Katie does not know that she has just been killed by a car as she stepped off a curb while trying to read a text. It's only when she sees herself lying in the street with her new red shoes lying nearby that she begins to realize what has happened. There is no light to go toward, no guardian angel to direct her. She is all alone, without guidance. And those shoes! She had just bought them. They were still on her feet as she hovered above.

Horrors! A pedestrian walks right through her and it feels awful. But she can go wherever she thinks about: her office, her apartment, the shoe store, to observe her family, and later, her to her own funeral. Another plus, she can fly. Sort of. She is desperate to find where she needs to go now and just as she thinks she sees a light and welcoming arms, she seethes that her red shoes have been marked down to half-price. Poof! The light disappears. This is only one of the really funny moments, and there are more.

Katie tries to follow people at the moment of their deaths in order to follow them...wherever. This doesn't work out (but don't miss the trip to Valhalla. It's a hoot.) By no means is it all funny. Those of us who have lost someone we love will cry when she visits her parents. They can't see her but somehow feel her presence.

Is there a heaven (heavens)? Do you believe in reincarnation? Does it matter? Aside from being unable to put this book down, you will think about Helen Jones' interesting premise.
Profile Image for Alexandra.
12 reviews
July 23, 2017
Helen Jones has crafted an imaginative page-turner - I could hardly put down A Thousand Rooms. I don't often read fantasy books, so I wasn't quite sure what to expect with this book. But the premise was enticing, and the story delivered. With warmth and imagination, Jones tells the story of the afterlife of Katie, a thirtysomething young professional in Sydney who passed away in a traffic accident. Grappling with her demise in a Purgatory-like state, Katie tries to understand moments in her life, and process the grief she feels at losing it alongside the loved ones whom her specter visits. Jones treats death, loss, and grief with a real depth of feeling. And through Katie's journey to find her own personal Heaven, Jones clues us in to the ways love and inter-subjectivity endow our lives - and afterlives - with meaning. Written conversationally and creatively, this book blends pathos and humor and makes for an enjoyable read.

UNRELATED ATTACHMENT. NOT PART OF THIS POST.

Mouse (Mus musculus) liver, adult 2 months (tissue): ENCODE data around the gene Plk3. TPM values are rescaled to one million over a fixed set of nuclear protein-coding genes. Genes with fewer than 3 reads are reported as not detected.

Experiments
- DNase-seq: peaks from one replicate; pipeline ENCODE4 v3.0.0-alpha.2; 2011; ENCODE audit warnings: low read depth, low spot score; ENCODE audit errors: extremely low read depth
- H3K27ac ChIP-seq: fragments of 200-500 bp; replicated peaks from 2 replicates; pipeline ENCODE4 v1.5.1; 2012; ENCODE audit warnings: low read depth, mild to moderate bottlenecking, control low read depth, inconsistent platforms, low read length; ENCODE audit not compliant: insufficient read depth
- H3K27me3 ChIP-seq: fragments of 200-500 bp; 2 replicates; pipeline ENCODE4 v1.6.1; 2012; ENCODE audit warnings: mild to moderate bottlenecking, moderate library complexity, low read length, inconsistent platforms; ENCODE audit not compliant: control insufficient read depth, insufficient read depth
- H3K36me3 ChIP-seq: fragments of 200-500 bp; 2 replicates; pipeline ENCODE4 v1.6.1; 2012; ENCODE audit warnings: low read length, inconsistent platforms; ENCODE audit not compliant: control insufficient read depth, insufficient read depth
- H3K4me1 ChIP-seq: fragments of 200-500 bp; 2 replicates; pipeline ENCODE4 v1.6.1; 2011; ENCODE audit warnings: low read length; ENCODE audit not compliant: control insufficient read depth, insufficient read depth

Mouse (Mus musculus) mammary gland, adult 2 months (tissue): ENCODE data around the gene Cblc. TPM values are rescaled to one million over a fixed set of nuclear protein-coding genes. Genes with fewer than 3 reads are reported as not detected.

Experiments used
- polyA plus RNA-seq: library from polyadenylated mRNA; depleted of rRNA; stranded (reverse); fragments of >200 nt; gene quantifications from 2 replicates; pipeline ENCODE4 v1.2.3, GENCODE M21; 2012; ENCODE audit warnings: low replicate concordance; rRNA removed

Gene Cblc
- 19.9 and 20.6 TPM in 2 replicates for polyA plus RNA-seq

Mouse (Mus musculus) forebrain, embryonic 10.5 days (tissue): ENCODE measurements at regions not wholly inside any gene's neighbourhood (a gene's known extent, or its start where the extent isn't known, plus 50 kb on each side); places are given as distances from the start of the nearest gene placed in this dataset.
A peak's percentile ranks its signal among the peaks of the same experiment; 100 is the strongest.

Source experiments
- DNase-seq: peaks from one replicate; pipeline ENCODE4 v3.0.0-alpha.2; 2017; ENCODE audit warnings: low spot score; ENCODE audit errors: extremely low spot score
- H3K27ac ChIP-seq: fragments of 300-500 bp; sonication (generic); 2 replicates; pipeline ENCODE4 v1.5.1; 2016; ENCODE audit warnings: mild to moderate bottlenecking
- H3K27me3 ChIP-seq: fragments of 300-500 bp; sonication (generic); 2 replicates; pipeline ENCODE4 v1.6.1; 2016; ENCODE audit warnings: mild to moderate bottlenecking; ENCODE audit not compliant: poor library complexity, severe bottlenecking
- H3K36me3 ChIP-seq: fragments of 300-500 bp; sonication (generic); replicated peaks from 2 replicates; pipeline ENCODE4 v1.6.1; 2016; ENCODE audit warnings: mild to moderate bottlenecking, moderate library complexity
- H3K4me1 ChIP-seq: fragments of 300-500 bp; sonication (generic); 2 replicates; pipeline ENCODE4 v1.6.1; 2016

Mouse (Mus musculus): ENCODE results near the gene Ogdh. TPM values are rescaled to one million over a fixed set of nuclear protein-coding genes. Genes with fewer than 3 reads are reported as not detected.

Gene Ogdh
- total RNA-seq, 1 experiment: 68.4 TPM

My thanks to NetGalley, the author, and the publisher for a copy of this book.
Profile Image for Jennifer Olivas.
542 reviews5 followers
November 12, 2018
When I read the description of this book, I wasn't sure if I would like it or not. Well, it turns out that I loved this book. Once I started, I couldn't put it down. I was hungry to find out what Katie was going to experience next, and if she would ever make it to heaven. I loved all of the characters that she came in contact with. I was ecstatic when she found Jason. It was at that point that she started getting some of the answers to all of her questions. She had to learn some important things before she is ready to move forward. There are so many important life lessons in this book, and it really made me examine the way that I view things in my own life. I recommend keeping a box of tissues nearby, because this book does make the waterworks flow. I was very satisfied with the way the book ended. I did receive a free copy of this book to review, and this is my honest opinion. Give this book a chance. You're going to love it!
312 reviews1 follower
November 13, 2018
I received this book from Hidden Gems is exchange for an honest review.

I don't want to give anything away, so I will keep this brief. I enjoyed Katie's story of how she found her own heaven. There were, admittedly, a few tears shed on my part during various sections of the book. I grew to like Katie and was rooting for her!

This is not a deep, philosophical book, but it offers some insight into death and what could happen. I enjoyed the trips through different eternities.

Why did I deduct a star? The beginning, where Katie was trying to figure everything out, ran a little long in places. I understand that she was confused and upset, so it would take her a little while to figure out what was happening, but the pace of the book was slower here.
Profile Image for Linda.
42 reviews8 followers
July 13, 2017
A big thank you to Helen Jones and NetGalley for this book. It was a very memorable and intriguing book. It is a story about a young woman, Katie who dies after being hit by a car and finds herself watching the accident scene and then wandering around her old life trying to figure out what's next. There is no one there to help her to accompany her way through heaven, there isn't any bright shiny light to walk into, no guardian angel to explain heaven. Katie is forced to drift about the earth alone in search of her individual heaven, the meaning of her life, and any other souls who can help her and that coming to terms with her death when she still feels alive. She tries to figure out how to get to Heaven but realizes that there are many different versions of Heaven and she has to find her room in Heaven.